The cervical spine comprises of the first 7 vertebrae. It supports the weight of the head and allows its smooth movement. Neck pain refers to pain or discomfort resulting from abnormalities or injuries to any of the structures in the neck including the muscles, ligaments, nerves, bones and vertebral joints. Neck pain is one of the most common health problems experienced by individuals, at some point of their lives.
Neck pain can either be a dull constant pain or a sudden sharp pain and is usually aggravated by movement. Apart from pain you may also experience muscle spasms, clumsy hand movements, gait and balance disturbances, numbness or tingling sensation, stiff neck, and swelling and tenderness over the affected region. Neck pain may also be associated with headache, dizziness, jaw pain, ringing sensation in the ears, and rarely bowel or bladder problems.
Neck pain may either be localized to the neck or may radiate to the shoulders, upper back, or arms. Cervical radiculopathy refers to the pain that originates in the neck and radiates to the arms.
Neck pain can result from muscle strain or sprain, trauma, poor posture and body mechanics, degenerative diseases, nerve compression, osteoarthritis of the cervical spine, infection of the cervical spine, and spinal tumors.
The diagnosis for neck pain is based on the medical history along with a physical examination and neurological examination. Your doctor will test your sensations, reflexes, and the strength of the muscles. Other imaging tests such as an X-ray or CT scan may also be may be used to confirm the diagnosis and detect any spinal fractures.
In a majority of the cases, neck pain can be resolved without a surgery. Conservative treatments such as activity modifications, anti-inflammatory and pain medications, muscle relaxants, spinal injections, physical therapy, braces, and chiropractic care may help alleviate pain and associated symptoms. Your doctor may recommend combining two or more therapies to maximize the chances of a successful treatment outcome.
Surgery may be necessary for those who do not respond to conservative treatment or have cervical spine instability or neurologic dysfunction.
You can prevent or improve your neck pain by following these simple steps:
The cervical spine (neck) is the most flexible segment of the spine. It bears the weight of the head and allows significant amount of movement. The spinal muscles, tendons, and ligaments work together to maintain the stability of the spine. Neck strains and sprains are the most common causes of neck pain. A strain refers to the stretching or tear of a muscle or tendon (tissue that connects muscles to bone) while a sprain refers to the stretching or tear of a ligament (tissue that connect adjacent bones). Neck sprains and strains often result from excessive physical stress on the neck, such as heavy lifting or a fall.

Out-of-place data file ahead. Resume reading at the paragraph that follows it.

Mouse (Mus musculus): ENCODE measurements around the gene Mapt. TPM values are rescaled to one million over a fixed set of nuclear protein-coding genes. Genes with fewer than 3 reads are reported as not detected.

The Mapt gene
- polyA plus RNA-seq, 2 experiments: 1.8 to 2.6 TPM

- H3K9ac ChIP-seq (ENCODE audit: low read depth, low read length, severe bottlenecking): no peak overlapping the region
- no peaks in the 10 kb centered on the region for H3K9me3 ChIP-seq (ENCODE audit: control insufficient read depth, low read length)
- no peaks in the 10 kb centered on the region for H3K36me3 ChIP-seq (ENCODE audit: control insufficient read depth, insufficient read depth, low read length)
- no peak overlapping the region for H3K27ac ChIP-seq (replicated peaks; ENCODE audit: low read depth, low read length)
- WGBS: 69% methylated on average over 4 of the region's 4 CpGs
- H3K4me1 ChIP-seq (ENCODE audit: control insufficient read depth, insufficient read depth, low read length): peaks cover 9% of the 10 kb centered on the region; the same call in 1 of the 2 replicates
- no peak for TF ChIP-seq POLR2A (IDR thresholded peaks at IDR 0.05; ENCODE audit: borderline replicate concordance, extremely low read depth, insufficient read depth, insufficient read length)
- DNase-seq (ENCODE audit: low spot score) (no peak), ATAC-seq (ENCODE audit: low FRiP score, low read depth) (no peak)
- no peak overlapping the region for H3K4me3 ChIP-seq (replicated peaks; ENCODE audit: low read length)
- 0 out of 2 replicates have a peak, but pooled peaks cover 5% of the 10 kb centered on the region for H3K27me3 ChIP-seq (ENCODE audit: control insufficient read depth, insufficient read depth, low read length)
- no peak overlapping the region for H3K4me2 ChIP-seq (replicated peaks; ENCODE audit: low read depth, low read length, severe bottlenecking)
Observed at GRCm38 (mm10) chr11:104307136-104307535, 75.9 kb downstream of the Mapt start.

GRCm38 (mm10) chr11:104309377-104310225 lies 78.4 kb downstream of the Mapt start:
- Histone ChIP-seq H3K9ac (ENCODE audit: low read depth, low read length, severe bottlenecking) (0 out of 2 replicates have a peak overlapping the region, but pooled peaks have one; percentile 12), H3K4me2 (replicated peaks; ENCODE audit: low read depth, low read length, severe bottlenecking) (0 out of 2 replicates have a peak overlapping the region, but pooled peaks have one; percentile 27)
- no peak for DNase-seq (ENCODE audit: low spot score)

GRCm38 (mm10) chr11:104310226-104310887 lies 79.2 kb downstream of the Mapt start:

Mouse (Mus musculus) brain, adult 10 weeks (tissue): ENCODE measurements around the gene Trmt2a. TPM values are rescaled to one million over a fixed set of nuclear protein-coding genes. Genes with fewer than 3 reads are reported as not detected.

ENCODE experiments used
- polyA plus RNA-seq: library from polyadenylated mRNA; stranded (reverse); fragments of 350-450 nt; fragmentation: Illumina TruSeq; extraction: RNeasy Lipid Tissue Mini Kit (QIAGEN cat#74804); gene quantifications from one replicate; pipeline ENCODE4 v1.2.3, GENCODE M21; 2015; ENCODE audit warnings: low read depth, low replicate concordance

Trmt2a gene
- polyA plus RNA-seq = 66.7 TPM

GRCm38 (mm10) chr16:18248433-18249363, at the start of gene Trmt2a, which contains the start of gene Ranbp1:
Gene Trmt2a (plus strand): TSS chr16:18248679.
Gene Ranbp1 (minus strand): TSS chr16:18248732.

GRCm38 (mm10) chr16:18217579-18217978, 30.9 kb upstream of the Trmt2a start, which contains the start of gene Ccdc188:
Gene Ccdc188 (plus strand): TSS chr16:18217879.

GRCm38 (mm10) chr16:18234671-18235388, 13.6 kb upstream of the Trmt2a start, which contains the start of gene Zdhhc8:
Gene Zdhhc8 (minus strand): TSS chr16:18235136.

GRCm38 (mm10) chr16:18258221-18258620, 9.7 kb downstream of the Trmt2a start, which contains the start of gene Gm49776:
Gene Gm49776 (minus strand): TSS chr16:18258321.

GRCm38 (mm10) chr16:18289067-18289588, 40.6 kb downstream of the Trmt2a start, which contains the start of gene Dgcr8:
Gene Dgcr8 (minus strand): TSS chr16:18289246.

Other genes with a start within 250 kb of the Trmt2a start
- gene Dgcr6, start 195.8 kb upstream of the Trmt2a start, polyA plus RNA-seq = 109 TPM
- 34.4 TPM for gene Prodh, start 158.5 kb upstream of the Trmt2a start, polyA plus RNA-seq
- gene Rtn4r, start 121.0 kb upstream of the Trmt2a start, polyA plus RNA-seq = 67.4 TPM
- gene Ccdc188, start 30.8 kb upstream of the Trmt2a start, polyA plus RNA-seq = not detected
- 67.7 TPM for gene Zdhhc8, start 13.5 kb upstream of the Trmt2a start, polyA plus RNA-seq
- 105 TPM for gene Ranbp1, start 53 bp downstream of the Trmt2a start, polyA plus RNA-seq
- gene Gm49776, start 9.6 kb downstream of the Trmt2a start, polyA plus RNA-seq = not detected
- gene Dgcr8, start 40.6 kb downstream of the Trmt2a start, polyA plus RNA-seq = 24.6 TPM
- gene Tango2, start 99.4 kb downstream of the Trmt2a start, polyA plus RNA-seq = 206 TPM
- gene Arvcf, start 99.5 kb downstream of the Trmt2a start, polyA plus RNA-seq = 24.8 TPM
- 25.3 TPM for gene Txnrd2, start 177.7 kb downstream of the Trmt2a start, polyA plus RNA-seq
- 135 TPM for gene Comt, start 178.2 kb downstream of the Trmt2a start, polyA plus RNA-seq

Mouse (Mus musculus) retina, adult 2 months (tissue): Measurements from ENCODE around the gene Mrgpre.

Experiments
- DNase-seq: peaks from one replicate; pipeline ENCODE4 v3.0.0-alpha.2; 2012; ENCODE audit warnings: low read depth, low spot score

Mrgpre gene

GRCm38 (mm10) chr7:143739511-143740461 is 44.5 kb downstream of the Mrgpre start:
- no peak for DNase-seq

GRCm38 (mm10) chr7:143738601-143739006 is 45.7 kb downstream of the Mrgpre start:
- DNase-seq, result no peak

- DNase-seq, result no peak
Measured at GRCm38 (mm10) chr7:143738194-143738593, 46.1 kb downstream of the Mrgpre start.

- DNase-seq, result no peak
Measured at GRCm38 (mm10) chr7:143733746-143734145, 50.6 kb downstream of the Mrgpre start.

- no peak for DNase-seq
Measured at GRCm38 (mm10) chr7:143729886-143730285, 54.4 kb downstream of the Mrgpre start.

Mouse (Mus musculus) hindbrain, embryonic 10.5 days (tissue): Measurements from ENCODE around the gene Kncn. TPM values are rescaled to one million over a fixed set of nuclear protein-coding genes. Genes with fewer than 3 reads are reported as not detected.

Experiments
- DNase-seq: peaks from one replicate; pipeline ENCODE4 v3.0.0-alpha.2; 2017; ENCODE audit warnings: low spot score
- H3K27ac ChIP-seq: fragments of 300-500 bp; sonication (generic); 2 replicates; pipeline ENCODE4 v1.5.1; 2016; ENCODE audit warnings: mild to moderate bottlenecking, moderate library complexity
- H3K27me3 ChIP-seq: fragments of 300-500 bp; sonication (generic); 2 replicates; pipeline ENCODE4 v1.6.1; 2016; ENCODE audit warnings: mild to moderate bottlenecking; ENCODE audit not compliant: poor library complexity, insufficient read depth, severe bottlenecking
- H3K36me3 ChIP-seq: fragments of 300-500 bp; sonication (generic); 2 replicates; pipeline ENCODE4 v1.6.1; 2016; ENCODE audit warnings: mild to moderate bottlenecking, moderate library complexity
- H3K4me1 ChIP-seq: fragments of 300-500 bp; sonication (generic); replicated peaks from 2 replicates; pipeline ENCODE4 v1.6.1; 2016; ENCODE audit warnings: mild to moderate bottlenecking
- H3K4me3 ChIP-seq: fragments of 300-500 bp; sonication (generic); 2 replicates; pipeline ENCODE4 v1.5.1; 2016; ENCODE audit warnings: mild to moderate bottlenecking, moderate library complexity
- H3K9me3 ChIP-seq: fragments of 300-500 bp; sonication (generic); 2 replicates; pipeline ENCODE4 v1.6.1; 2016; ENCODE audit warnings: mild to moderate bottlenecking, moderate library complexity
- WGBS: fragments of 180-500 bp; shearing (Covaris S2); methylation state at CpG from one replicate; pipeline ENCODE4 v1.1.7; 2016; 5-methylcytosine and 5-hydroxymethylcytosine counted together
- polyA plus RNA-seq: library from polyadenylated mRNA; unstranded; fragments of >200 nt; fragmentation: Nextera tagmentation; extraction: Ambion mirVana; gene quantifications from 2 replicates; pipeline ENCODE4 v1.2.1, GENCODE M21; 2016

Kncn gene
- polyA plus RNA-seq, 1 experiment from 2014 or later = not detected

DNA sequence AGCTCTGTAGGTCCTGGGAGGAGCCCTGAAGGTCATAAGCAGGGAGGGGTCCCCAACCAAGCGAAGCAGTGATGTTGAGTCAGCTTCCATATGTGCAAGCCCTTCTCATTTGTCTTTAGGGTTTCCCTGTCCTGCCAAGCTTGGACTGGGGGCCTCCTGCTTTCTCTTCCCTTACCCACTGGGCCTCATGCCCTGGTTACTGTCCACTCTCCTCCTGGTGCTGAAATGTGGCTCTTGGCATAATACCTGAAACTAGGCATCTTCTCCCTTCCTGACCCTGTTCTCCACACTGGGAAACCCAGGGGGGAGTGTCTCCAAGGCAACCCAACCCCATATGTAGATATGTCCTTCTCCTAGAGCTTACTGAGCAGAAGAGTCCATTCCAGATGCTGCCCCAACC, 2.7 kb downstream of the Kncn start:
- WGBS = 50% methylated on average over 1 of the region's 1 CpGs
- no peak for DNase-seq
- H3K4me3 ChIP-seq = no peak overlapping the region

Whiplash, also referred to as hyperextension and hyperflexion injury, is a common type of sprain injury of the neck. It is a soft tissue injury to the neck, usually caused by a sudden forceful jerk commonly occurring as a result of an automobile accident, sports injury or an accidental fall. Other causes of neck sprain and strain include poor posture, head injury, inadequate warm up before exercise, and sports-related injuries.
Symptoms may arise abruptly or may develop after a few hours or even days after the initial injury and are usually aggravated by movement. Neck pain may be either a dull constant pain or a sudden sharp pain that may radiate to the shoulders, upper back, and arms. Apart from pain patients may also experience muscle spasms, stiff neck, and swelling and tenderness over the involved region. Neck pain may also be associated with headache, dizziness, jaw pain, ringing sensation in the ears, and rarely bowel or bladder problems.
An accurate diagnosis and an effective treatment plan are required for a successful outcome. Your doctor will arrive at a diagnosis and determine the cause of pain based on your medical history and the physical and neurological examination findings. Your doctor will also test your reflexes, muscle strength, and sensory perception. Diagnostic imaging tests such as X-rays and MRI scans may be required to confirm the diagnosis and to rule out a spinal fracture. Electromyography (EMG) may also be done to reveal any muscle dysfunction.
Neck sprains and strains are commonly managed with non-surgical treatment without the need of a surgery. The non-surgical treatment options include activity modification, ice application, anti-inflammatory and pain medications, muscle relaxants, bracing, physical therapy, chiropractic, and acupuncture. To enhance the success of your treatment, your doctor may combine two or more treatment modalities.